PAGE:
CIRCLE (The Center for Information and Research on Civic Learning and Engagement)
conducts research on the civic and political engagement of young Americans.
The Center for Information & Research on Civic Learning and Engagement

College Students Registered to Vote Turned Out at 87% in 2008

April 25th, 2012
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Young people who are enrolled in college (37% of the 18-to-24 year-old population in 2012) are more likely to vote than the national youth average.[i] College students are highly likely to turn out to vote if they are registered.

In the 2008 election, 70% of current college students were registered to vote, and 87% of the registered students cast a ballot on Election Day. This was the highest turnout of registered students since at least 1984 (see graph below). Among all youth (18-29), 84% of those who were registered to vote did so in 2008.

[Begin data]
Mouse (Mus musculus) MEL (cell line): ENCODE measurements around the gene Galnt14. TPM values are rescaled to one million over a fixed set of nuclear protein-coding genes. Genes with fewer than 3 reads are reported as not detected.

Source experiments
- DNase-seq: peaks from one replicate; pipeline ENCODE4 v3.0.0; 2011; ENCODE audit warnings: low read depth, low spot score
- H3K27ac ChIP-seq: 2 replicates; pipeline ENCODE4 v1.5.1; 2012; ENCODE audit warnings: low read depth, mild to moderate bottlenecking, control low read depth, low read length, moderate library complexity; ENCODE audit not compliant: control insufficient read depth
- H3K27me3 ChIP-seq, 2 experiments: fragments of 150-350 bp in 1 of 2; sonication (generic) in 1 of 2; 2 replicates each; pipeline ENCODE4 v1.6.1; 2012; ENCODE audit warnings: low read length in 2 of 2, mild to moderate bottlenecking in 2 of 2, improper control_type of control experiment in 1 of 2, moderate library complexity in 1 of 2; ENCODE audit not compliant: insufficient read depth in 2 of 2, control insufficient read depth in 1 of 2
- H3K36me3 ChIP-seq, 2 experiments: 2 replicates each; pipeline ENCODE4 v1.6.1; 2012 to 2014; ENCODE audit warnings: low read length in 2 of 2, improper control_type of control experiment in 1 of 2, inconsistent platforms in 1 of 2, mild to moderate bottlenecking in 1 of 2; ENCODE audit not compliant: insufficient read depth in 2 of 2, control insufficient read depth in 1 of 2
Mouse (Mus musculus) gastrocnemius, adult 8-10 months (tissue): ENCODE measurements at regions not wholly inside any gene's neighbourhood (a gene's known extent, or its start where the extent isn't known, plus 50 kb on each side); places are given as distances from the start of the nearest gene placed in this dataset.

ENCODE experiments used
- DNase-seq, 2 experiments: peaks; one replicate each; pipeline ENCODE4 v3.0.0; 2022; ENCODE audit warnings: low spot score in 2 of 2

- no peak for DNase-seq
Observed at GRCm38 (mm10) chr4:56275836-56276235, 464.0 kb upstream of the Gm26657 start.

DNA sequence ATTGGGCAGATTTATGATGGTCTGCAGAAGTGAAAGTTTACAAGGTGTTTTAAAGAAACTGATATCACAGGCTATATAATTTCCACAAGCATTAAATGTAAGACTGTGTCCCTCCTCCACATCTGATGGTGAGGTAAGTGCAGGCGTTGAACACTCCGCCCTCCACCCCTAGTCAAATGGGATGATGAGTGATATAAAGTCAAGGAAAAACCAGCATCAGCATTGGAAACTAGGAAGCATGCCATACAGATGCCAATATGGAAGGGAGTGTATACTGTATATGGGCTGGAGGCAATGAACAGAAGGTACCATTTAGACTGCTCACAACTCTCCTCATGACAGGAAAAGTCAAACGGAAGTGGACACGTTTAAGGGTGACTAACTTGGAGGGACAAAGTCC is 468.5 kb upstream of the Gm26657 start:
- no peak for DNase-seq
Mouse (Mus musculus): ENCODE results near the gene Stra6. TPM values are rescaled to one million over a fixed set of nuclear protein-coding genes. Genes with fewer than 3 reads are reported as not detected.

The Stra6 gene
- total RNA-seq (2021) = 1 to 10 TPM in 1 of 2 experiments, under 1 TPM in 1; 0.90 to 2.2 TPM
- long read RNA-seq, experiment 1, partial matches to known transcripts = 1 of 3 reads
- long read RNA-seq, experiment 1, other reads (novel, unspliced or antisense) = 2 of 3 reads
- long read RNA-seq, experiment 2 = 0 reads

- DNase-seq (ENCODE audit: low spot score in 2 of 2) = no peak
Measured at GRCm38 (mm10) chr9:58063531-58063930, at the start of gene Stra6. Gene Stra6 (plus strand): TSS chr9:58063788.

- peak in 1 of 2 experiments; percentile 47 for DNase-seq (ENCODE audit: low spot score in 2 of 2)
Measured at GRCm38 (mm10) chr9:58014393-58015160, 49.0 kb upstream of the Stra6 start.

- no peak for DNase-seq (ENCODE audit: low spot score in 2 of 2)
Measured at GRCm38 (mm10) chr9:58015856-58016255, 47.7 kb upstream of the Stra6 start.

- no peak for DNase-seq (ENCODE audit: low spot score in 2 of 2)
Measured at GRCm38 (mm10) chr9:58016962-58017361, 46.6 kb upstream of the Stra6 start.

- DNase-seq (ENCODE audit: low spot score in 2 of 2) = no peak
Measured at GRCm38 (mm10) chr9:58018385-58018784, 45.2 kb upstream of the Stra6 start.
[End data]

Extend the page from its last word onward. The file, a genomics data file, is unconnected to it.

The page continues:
College students were over-represented at the polls in 2008, compared to the number in the general youth population. Enrolled college students made up 39% of the 18-to-24 year-old citizen population in 2008, yet made up 48% of youth who voted.


[i] All statistics in this post derive from CIRCLE’s analysis of the Census Current Population Survey 1984-2008, March and November Supplements.

Find more analysis in our 2016 Election Center. For regular updates in your Inbox about youth and the 2016 election, sign up for CIRCLE's monthly E-Update here.

One Response to “College Students Registered to Vote Turned Out at 87% in 2008”

  1. campus speech codes and college student voting: or, how to make an empirical claim in the Times with no evidence « Peter Levine Says:

    […] The relevant number is actually the turnout rate of currently enrolled college students, which was 59.7% in 2008. As our graph shows, that rate has been quite stable for 40 years, so it is unlikely to […]